Looking backward to look forward: water use and economic growth from a long-term perspective
AbstractRecent research has examined the relationship between natural resources and economic growth. Considered vitally important, not only for humanity’s well-being but also for ecosystem integrity, the relationship between water use and economic growth has traditionally garnered little attention by analysts. This paper studies water use trends from 1900 to 2000 throughout the world, and their main determinants. To do this, we first analyse historical water use trajectories. Second, to proceed with the determinants of water use, we reformulate the IPAT equation (Ehrlich and Holdren, 1971; Commoner et al. 1971), decomposing water use trends into changes in economic demands and in water use intensity. Finally, a simple scenario analysis is conducted, to project future water use trends under different economic, demographic and technological assumptions. The empirical evidence shows that economic and population growth have been crucial for explaining the increase in water use over the past 100 years, with significant regional differences. Nevertheless, the decline in water use intensity has been responsible for a significant reduction in the growth of total water use.
Download InfoIf you experience problems downloading a file, check if you have the proper application to view it first. In case of further problems read the IDEAS help page. Note that these files are not on the IDEAS site. Please be patient as the files may be large.
Bibliographic InfoPaper provided by Asociación Española de Historia Económica in its series Documentos de Trabajo (DT-AEHE) with number 1104.
Date of creation: Jun 2011
Date of revision:
Water use; environmental impacts; economic growth; IPAT model; scenario analysis;
Other versions of this item:
- Rosa Duarte & Vicente Pinilla & Ana Serrano, 2014. "Looking backward to look forward: water use and economic growth from a long-term perspective," Applied Economics, Taylor & Francis Journals, vol. 46(2), pages 212-224, January.
- Q56 - Agricultural and Natural Resource Economics; Environmental and Ecological Economics - - Environmental Economics - - - Environment and Development; Environment and Trade; Sustainability; Environmental Accounts and Accounting; Environmental Equity; Population Growth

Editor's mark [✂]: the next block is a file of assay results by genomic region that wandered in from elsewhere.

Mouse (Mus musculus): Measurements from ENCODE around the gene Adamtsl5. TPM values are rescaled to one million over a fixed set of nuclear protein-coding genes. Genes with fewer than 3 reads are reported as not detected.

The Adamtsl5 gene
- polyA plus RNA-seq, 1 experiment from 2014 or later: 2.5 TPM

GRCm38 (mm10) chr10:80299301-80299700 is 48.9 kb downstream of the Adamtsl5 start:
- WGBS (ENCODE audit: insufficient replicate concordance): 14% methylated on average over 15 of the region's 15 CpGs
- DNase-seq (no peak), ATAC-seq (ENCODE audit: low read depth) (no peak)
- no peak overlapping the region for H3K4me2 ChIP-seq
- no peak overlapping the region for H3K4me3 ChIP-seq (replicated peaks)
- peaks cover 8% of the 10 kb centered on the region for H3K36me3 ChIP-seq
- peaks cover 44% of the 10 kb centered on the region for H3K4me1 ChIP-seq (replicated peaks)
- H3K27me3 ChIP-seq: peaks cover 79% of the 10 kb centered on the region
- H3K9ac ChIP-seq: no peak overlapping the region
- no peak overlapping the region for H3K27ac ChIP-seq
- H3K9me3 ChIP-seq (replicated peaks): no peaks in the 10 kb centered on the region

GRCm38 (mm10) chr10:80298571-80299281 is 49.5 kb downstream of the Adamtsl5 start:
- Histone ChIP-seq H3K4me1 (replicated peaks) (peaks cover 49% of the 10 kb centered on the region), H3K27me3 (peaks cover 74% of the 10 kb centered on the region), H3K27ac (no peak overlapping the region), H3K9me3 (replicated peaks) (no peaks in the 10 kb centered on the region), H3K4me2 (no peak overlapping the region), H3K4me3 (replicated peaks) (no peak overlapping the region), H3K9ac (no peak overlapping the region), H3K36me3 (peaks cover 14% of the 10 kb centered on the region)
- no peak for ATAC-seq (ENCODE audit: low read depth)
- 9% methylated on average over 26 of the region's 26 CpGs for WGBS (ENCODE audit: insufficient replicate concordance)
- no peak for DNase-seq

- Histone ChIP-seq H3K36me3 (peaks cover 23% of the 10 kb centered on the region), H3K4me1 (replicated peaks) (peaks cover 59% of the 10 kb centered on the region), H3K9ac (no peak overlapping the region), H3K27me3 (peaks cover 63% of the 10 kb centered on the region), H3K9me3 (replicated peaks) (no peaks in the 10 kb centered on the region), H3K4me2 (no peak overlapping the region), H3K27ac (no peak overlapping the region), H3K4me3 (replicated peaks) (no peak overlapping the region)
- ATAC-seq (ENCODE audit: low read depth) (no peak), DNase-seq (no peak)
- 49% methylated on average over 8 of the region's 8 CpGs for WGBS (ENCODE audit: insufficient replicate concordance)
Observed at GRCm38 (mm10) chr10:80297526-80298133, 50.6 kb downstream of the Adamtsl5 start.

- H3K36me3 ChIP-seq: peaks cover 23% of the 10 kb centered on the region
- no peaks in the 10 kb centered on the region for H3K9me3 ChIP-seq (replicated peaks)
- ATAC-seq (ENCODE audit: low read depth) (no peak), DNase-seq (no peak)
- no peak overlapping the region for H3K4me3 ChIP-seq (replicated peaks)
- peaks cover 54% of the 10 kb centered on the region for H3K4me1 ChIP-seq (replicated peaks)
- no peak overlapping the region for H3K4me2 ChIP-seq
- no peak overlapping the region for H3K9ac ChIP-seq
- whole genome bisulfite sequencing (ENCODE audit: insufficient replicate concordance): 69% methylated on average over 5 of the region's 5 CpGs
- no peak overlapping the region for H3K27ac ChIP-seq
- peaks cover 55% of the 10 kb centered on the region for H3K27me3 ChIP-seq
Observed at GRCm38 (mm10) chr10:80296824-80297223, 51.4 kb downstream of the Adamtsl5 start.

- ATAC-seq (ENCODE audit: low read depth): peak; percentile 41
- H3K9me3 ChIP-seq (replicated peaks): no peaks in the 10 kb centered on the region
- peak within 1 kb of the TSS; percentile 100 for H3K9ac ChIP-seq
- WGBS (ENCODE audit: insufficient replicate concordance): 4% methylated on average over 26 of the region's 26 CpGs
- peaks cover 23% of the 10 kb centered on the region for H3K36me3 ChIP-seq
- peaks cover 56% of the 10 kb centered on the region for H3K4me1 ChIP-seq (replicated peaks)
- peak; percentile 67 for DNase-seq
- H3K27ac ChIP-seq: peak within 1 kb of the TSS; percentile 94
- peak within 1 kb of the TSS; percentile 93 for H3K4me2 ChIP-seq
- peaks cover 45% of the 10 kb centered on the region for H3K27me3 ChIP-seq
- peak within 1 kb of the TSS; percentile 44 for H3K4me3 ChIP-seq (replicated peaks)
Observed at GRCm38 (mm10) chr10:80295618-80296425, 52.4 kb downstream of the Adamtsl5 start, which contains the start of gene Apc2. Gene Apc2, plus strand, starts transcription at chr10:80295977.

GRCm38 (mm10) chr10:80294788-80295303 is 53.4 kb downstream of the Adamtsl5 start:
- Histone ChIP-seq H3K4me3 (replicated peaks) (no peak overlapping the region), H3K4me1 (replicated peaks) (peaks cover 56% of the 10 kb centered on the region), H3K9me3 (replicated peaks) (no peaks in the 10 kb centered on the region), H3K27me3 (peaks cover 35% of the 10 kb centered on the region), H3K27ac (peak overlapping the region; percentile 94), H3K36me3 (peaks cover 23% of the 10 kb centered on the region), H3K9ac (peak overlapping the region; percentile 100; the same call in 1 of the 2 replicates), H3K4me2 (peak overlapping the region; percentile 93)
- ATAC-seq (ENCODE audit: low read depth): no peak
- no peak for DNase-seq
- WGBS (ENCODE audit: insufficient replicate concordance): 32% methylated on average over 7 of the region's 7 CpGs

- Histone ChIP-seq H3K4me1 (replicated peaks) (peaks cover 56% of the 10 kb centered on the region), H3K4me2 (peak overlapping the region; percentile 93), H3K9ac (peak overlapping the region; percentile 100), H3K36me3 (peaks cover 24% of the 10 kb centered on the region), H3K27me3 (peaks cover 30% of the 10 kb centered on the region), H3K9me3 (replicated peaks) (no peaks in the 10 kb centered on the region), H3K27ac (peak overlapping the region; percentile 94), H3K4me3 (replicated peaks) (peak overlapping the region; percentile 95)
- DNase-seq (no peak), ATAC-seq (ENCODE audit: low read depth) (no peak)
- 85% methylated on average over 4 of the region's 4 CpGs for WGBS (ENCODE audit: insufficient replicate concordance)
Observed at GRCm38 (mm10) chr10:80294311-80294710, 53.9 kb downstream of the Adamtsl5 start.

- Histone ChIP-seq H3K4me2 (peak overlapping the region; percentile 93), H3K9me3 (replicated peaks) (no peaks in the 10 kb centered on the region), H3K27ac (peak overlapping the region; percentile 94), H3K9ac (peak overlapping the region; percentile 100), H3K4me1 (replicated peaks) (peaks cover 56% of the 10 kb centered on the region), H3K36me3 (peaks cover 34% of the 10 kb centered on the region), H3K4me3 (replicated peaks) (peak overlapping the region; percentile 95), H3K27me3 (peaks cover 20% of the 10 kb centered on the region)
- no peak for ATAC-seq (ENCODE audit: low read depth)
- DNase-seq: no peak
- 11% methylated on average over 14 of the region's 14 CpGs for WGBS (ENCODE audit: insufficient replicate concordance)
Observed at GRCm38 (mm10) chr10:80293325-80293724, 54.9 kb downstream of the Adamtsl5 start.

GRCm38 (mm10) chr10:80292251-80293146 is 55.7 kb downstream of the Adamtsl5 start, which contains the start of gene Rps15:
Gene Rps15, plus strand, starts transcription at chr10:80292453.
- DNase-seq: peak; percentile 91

- Q57 - Agricultural and Natural Resource Economics; Environmental and Ecological Economics - - Environmental Economics - - - Ecological Economics
- N50 - Economic History - - Agriculture, Natural Resources, Environment and Extractive Industries - - - General, International, or Comparative
This paper has been announced in the following NEP Reports:
- NEP-AGR-2011-06-25 (Agricultural Economics)
- NEP-ALL-2011-06-25 (All new papers)
- NEP-ENV-2011-06-25 (Environmental Economics)
Please report citation or reference errors to , or , if you are the registered author of the cited work, log in to your RePEc Author Service profile, click on "citations" and make appropriate adjustments.:
- Martin Jänicke & Manfred Binder & Harald Mönch, 1997. "‘Dirty industries’: Patterns of change in industrial countries," Environmental & Resource Economics, European Association of Environmental and Resource Economists, vol. 9(4), pages 467-491, June.
- Duarte, Rosa & Pinilla, Vicente & Serrano, Ana, 2013.
"Is there an environmental Kuznets curve for water use? A panel smooth transition regression approach,"
Elsevier, vol. 31(C), pages 518-527.
- Rosa Duarte & Vicente Pinilla & Ana Serrano, 2012. "Is there an environmental Kuznets curve for water use? A panel smooth transition regression approach," Documentos de Trabajo dt2012-03, Facultad de Ciencias Económicas y Empresariales, Universidad de Zaragoza.
For technical questions regarding this item, or to correct its authors, title, abstract, bibliographic or download information, contact: (Margarita Vilar Rodríguez).
If references are entirely missing, you can add them using this form.